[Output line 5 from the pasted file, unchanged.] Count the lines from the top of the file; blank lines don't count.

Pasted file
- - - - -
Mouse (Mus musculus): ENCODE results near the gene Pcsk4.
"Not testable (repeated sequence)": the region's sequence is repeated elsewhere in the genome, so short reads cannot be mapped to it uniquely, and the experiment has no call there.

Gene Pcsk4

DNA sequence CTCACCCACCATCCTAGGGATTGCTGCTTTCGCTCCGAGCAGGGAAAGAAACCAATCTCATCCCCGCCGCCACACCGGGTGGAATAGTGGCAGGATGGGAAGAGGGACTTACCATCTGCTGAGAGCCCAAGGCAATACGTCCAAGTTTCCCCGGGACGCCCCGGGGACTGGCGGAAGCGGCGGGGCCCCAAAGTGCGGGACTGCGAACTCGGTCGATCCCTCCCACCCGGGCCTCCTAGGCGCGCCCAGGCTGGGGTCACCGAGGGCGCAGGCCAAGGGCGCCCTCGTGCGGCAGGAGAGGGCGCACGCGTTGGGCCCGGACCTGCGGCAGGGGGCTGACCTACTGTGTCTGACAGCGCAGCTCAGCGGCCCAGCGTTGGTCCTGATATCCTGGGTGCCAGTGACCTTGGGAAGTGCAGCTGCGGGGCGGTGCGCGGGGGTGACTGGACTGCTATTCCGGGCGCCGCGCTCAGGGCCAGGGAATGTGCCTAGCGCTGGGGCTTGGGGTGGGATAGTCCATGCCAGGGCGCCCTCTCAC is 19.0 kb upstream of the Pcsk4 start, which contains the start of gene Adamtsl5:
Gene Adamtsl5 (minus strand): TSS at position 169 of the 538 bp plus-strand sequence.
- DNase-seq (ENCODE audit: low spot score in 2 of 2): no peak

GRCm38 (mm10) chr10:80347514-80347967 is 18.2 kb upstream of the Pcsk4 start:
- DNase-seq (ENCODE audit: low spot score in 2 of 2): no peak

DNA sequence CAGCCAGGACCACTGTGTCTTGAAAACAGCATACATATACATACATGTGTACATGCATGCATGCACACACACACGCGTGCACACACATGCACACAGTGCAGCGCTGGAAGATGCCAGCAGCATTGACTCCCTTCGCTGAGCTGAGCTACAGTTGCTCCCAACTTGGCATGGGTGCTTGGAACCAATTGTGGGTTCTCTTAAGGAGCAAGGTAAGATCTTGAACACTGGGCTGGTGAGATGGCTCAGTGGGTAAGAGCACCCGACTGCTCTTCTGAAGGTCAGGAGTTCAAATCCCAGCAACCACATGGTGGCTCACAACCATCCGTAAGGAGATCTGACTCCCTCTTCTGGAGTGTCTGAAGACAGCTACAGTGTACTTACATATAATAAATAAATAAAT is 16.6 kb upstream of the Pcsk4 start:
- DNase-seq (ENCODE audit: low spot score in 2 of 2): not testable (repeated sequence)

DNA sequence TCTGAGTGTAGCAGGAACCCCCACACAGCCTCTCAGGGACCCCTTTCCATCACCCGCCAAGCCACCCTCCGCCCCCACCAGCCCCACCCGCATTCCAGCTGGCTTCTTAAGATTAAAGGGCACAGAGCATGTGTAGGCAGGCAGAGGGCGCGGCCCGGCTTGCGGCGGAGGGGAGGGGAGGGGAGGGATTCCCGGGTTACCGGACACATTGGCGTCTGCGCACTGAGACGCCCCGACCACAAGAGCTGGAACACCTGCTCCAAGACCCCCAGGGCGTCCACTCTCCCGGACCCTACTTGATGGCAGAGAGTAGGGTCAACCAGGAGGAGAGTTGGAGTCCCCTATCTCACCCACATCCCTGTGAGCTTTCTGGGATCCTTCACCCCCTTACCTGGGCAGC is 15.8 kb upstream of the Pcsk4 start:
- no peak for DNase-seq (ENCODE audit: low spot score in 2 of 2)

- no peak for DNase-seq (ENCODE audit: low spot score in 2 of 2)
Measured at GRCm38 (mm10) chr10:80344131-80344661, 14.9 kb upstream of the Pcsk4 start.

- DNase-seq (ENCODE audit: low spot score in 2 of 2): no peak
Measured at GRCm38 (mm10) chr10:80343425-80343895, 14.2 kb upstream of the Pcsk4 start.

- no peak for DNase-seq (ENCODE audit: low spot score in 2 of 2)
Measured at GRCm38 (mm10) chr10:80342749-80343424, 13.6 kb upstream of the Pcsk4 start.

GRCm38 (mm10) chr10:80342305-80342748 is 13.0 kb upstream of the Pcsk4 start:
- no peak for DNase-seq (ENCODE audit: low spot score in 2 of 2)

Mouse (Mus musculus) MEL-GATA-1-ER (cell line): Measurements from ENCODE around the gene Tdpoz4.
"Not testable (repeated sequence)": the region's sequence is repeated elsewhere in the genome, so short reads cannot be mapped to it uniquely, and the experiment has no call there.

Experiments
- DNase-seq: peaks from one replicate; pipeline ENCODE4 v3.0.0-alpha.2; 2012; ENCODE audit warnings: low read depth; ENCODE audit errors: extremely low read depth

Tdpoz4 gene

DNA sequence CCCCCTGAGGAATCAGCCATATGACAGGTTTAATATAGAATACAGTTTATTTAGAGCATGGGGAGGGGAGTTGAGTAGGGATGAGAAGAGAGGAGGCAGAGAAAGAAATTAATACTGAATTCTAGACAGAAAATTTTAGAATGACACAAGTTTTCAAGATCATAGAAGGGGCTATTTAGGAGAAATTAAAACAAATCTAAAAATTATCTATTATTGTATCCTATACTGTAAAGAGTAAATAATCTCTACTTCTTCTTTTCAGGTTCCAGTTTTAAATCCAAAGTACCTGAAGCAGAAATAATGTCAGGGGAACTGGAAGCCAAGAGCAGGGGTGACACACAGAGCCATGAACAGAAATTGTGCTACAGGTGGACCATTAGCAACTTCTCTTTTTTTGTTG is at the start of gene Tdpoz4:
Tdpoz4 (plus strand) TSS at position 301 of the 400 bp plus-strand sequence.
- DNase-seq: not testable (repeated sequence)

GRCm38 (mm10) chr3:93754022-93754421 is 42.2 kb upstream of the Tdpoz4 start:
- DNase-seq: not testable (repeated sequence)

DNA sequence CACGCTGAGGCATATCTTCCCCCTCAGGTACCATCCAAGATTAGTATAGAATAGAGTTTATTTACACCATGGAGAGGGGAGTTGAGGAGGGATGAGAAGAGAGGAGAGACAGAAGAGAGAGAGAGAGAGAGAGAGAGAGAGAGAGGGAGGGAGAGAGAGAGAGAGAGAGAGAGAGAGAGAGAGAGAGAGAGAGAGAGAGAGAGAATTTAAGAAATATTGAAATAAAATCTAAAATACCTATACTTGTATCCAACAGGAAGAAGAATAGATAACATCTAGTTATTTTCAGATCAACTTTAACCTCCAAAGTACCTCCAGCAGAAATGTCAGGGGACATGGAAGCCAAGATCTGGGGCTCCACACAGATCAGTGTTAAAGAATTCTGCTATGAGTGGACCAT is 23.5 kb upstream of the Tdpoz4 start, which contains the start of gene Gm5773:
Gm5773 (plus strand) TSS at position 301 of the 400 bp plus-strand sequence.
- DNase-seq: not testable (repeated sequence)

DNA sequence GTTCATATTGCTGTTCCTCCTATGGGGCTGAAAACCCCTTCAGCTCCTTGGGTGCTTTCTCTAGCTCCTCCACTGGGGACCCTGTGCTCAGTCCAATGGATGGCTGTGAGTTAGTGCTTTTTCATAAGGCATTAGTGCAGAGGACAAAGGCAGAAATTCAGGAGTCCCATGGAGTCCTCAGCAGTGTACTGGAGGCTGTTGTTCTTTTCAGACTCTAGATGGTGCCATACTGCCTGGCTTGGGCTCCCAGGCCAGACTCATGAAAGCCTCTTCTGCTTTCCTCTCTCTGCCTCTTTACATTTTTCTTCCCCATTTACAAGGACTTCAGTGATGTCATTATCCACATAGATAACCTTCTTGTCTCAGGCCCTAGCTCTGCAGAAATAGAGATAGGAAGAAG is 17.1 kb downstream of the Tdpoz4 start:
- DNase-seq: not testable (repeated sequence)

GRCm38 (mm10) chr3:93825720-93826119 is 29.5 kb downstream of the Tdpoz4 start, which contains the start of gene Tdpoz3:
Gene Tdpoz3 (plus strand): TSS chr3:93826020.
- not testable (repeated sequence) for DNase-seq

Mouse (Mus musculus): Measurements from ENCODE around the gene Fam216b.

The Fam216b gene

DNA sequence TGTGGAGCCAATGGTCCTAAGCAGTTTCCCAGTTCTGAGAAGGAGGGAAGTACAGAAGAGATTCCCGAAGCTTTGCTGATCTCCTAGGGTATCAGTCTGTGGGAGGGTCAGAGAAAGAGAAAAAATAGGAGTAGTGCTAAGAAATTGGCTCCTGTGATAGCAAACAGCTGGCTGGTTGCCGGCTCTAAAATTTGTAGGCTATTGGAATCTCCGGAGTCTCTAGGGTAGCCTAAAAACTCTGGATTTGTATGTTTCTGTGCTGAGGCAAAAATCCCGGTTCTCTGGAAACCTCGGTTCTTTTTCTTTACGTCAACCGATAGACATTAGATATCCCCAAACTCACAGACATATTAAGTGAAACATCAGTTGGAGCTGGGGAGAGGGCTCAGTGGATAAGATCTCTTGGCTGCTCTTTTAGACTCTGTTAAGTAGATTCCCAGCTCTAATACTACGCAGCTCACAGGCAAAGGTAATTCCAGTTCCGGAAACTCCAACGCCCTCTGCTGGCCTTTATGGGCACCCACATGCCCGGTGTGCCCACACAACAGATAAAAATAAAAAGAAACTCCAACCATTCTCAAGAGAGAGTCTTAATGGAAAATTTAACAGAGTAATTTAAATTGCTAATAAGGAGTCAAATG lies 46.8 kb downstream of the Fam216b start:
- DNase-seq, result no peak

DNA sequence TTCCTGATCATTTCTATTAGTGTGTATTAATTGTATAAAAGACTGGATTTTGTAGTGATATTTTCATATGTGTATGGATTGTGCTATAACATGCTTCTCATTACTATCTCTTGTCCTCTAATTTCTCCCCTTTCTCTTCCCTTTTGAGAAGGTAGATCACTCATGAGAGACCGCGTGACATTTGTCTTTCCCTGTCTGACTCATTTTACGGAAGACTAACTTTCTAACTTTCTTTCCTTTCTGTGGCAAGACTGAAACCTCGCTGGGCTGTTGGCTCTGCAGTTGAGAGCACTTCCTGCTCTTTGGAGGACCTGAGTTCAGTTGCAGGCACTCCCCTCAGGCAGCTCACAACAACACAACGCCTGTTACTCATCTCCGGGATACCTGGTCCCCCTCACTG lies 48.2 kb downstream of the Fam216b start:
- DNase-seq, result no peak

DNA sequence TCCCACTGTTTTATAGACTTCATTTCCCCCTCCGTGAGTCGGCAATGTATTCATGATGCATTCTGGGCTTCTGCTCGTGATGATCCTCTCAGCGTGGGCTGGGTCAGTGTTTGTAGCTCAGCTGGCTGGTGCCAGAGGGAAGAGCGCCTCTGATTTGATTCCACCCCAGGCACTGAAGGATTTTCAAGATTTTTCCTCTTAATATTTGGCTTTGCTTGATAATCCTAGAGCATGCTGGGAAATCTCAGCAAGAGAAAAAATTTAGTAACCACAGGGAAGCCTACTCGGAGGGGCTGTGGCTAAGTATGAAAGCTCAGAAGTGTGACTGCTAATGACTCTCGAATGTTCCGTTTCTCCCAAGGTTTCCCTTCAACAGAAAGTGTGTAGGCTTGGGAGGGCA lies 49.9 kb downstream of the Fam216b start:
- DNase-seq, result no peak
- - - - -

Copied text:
Gene Adamtsl5 (minus strand): TSS at position 169 of the 538 bp plus-strand sequence.